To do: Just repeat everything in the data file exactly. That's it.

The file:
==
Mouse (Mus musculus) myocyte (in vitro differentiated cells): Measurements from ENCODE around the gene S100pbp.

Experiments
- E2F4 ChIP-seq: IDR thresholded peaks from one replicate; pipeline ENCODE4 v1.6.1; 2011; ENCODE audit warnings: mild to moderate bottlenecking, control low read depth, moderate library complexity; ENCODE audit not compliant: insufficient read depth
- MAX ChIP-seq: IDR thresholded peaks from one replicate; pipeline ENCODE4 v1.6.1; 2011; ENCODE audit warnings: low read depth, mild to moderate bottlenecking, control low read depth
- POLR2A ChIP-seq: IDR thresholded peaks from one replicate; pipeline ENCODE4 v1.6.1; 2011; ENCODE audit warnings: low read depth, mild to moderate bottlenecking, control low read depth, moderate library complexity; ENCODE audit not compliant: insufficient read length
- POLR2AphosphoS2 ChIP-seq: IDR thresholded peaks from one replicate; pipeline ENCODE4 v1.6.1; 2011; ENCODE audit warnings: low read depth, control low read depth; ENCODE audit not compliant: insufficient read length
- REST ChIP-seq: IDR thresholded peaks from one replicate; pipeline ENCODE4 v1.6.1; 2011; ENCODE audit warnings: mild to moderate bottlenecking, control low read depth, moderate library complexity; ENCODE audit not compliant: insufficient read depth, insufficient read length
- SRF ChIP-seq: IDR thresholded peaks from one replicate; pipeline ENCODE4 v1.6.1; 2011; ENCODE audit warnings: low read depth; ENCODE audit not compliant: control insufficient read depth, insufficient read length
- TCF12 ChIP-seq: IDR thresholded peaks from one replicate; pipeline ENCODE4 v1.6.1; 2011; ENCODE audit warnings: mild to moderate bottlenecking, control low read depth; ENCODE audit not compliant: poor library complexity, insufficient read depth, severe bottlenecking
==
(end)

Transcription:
Mouse (Mus musculus) myocyte (in vitro differentiated cells): Measurements from ENCODE around the gene S100pbp.

Experiments
- E2F4 ChIP-seq: IDR thresholded peaks from one replicate; pipeline ENCODE4 v1.6.1; 2011; ENCODE audit warnings: mild to moderate bottlenecking, control low read depth, moderate library complexity; ENCODE audit not compliant: insufficient read depth
- MAX ChIP-seq: IDR thresholded peaks from one replicate; pipeline ENCODE4 v1.6.1; 2011; ENCODE audit warnings: low read depth, mild to moderate bottlenecking, control low read depth
- POLR2A ChIP-seq: IDR thresholded peaks from one replicate; pipeline ENCODE4 v1.6.1; 2011; ENCODE audit warnings: low read depth, mild to moderate bottlenecking, control low read depth, moderate library complexity; ENCODE audit not compliant: insufficient read length
- POLR2AphosphoS2 ChIP-seq: IDR thresholded peaks from one replicate; pipeline ENCODE4 v1.6.1; 2011; ENCODE audit warnings: low read depth, control low read depth; ENCODE audit not compliant: insufficient read length
- REST ChIP-seq: IDR thresholded peaks from one replicate; pipeline ENCODE4 v1.6.1; 2011; ENCODE audit warnings: mild to moderate bottlenecking, control low read depth, moderate library complexity; ENCODE audit not compliant: insufficient read depth, insufficient read length
- SRF ChIP-seq: IDR thresholded peaks from one replicate; pipeline ENCODE4 v1.6.1; 2011; ENCODE audit warnings: low read depth; ENCODE audit not compliant: control insufficient read depth, insufficient read length
- TCF12 ChIP-seq: IDR thresholded peaks from one replicate; pipeline ENCODE4 v1.6.1; 2011; ENCODE audit warnings: mild to moderate bottlenecking, control low read depth; ENCODE audit not compliant: poor library complexity, insufficient read depth, severe bottlenecking